Four Poems by Alexandra Wuest



a glimmering scale casts a prism
of allegiance

like a clock, ticking,

punctuating the silences with rotten tendrils
of boredom

that artificial piety looks good on you
it’s all just glitter spilled in an infinite inkwell anyways

the sticky fingers of the anonymous pulling sensation
teething at the soles of your feet–

do these shoes make me look enlightened?

callused compasses, needles awry
all flutter to the pulse of those ghosts
not given time to properly spruce up their graves

today a monk took a photo of me
on his ipad
i do not feel enlightened





the world doesn’t revolve around me but it feels like it does

if I die today,
will my roommates
eat my groceries in the fridge

or will they sit there
like some sort of grave site

you like to say
that you are six feet tall but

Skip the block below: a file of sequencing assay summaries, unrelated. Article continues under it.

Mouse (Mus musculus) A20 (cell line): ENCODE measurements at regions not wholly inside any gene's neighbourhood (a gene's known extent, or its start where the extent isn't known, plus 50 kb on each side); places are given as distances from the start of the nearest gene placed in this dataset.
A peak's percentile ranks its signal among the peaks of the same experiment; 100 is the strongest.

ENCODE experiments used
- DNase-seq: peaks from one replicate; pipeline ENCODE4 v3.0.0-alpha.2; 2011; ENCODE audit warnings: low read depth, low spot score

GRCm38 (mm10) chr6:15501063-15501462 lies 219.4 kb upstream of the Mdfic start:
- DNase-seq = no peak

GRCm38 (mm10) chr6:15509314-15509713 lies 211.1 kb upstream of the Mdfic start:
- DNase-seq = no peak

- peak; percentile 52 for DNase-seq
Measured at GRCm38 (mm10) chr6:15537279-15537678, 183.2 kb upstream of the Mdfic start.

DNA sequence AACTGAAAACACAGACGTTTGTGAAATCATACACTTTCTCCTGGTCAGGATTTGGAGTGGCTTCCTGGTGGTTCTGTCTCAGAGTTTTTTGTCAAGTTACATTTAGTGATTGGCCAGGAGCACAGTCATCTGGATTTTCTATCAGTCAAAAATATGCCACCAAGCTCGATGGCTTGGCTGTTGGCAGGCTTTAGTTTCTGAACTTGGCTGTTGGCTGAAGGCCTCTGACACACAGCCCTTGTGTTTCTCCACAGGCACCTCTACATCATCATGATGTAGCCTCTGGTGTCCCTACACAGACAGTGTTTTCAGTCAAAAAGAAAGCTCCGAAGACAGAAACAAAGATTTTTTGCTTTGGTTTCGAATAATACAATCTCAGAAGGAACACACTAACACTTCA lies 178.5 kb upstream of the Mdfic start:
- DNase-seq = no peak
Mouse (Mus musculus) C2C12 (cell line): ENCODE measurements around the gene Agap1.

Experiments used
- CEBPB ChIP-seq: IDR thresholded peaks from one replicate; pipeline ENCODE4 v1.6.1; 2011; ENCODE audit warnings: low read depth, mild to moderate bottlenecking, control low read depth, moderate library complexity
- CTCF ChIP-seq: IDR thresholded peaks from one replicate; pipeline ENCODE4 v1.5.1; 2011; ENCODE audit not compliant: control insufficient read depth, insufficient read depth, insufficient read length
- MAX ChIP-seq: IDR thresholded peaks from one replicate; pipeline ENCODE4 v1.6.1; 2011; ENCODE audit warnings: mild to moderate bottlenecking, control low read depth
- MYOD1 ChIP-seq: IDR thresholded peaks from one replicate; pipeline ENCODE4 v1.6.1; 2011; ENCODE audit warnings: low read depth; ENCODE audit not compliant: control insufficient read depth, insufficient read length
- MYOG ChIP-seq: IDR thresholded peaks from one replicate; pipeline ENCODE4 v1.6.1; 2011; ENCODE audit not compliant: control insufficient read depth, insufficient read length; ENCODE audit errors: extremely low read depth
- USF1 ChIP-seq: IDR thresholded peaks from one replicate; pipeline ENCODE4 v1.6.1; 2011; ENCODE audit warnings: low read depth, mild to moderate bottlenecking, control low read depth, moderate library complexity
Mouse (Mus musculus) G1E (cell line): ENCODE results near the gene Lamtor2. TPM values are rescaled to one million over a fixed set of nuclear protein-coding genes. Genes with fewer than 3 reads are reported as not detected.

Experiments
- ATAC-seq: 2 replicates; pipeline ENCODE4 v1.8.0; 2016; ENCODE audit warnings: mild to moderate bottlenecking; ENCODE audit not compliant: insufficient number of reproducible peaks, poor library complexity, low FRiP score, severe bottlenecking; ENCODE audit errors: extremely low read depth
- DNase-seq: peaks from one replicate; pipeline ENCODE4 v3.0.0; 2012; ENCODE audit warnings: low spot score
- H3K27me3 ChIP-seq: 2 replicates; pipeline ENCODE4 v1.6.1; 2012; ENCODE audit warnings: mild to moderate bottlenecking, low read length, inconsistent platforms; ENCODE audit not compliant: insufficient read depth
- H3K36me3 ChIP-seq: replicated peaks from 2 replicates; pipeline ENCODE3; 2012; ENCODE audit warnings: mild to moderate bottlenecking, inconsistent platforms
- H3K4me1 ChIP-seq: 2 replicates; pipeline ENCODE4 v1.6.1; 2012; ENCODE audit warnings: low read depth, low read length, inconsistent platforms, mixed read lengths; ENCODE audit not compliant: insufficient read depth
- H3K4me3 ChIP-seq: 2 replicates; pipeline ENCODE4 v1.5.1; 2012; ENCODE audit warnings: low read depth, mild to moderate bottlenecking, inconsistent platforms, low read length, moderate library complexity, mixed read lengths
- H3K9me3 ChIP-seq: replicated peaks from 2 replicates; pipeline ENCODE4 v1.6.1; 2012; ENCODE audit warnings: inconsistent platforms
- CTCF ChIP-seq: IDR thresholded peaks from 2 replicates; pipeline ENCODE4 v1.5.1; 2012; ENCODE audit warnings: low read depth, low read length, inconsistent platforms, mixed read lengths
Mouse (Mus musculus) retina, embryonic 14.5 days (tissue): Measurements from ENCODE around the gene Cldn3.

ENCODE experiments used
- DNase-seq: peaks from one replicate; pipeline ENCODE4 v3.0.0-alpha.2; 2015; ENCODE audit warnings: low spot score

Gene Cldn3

you are really

with ricotta cheese ambivalence
pulsing through your veins

i wanted to plant queen anne’s lace
in the garden 

when you said
it grows better wild

what I heard was
these poptarts expired in






i want to lay on you like a blanket
and smother all your sadness out
with my fibers

all beautiful things are silent
like trees and flowers and photographs

it doesn't matter if you tip toe
the land mines under the flower beds will still explode

i wish I could be silent
and beautiful





chalk outline

don’t forget to memorialize
every piece of gum that you chew
and spit onto the sidewalk

falsehoods can be starling
when they are just lustrous enough
to believe in

and if you choose to believe
if you believe you have a choice

a microscopic flickering–
a candle snuffed out by the very
hand that you once trusted

the contusion is yours and
the hollow feeling that 

replaced the bleed is nothing

but a pyre to your incompetence





Alexandra Wuest is a writer and poet based in Brooklyn. Her work has appeared in Reality Hands, Fanzine, htmlgiant, Mr. Beller's Neighborhood, and Hobart, among others. Find her on Twitter and tumblr.